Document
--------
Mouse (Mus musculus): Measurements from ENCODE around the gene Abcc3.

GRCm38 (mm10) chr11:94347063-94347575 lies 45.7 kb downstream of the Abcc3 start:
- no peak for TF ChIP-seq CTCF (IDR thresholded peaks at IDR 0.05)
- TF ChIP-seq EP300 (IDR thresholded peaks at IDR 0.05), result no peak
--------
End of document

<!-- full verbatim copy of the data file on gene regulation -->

Mouse (Mus musculus): Measurements from ENCODE around the gene Abcc3.

GRCm38 (mm10) chr11:94347063-94347575 lies 45.7 kb downstream of the Abcc3 start:
- no peak for TF ChIP-seq CTCF (IDR thresholded peaks at IDR 0.05)
- TF ChIP-seq EP300 (IDR thresholded peaks at IDR 0.05), result no peak